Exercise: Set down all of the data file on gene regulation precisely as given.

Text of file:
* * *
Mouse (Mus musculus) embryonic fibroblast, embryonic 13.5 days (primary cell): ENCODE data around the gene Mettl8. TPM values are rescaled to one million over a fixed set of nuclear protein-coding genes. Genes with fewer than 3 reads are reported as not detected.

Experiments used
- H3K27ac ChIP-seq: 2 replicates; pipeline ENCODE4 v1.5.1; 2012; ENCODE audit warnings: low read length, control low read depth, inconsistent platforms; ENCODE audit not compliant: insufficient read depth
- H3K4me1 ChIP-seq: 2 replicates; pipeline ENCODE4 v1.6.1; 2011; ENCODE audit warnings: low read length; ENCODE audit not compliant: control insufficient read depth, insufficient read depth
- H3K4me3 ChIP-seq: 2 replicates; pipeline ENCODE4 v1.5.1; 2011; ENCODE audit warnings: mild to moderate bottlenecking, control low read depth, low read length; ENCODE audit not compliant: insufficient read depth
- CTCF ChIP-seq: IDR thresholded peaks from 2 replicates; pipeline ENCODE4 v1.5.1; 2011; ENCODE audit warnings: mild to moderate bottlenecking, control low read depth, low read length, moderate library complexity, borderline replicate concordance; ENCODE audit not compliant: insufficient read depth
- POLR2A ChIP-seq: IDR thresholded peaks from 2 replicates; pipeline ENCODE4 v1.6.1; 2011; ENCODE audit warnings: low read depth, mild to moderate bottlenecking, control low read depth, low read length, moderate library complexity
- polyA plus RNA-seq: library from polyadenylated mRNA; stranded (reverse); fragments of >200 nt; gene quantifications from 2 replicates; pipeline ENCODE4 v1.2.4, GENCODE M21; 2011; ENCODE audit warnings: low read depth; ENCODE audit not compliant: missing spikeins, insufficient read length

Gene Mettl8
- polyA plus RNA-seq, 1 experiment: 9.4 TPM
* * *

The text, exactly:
Mouse (Mus musculus) embryonic fibroblast, embryonic 13.5 days (primary cell): ENCODE data around the gene Mettl8. TPM values are rescaled to one million over a fixed set of nuclear protein-coding genes. Genes with fewer than 3 reads are reported as not detected.

Experiments used
- H3K27ac ChIP-seq: 2 replicates; pipeline ENCODE4 v1.5.1; 2012; ENCODE audit warnings: low read length, control low read depth, inconsistent platforms; ENCODE audit not compliant: insufficient read depth
- H3K4me1 ChIP-seq: 2 replicates; pipeline ENCODE4 v1.6.1; 2011; ENCODE audit warnings: low read length; ENCODE audit not compliant: control insufficient read depth, insufficient read depth
- H3K4me3 ChIP-seq: 2 replicates; pipeline ENCODE4 v1.5.1; 2011; ENCODE audit warnings: mild to moderate bottlenecking, control low read depth, low read length; ENCODE audit not compliant: insufficient read depth
- CTCF ChIP-seq: IDR thresholded peaks from 2 replicates; pipeline ENCODE4 v1.5.1; 2011; ENCODE audit warnings: mild to moderate bottlenecking, control low read depth, low read length, moderate library complexity, borderline replicate concordance; ENCODE audit not compliant: insufficient read depth
- POLR2A ChIP-seq: IDR thresholded peaks from 2 replicates; pipeline ENCODE4 v1.6.1; 2011; ENCODE audit warnings: low read depth, mild to moderate bottlenecking, control low read depth, low read length, moderate library complexity
- polyA plus RNA-seq: library from polyadenylated mRNA; stranded (reverse); fragments of >200 nt; gene quantifications from 2 replicates; pipeline ENCODE4 v1.2.4, GENCODE M21; 2011; ENCODE audit warnings: low read depth; ENCODE audit not compliant: missing spikeins, insufficient read length

Gene Mettl8
- polyA plus RNA-seq, 1 experiment: 9.4 TPM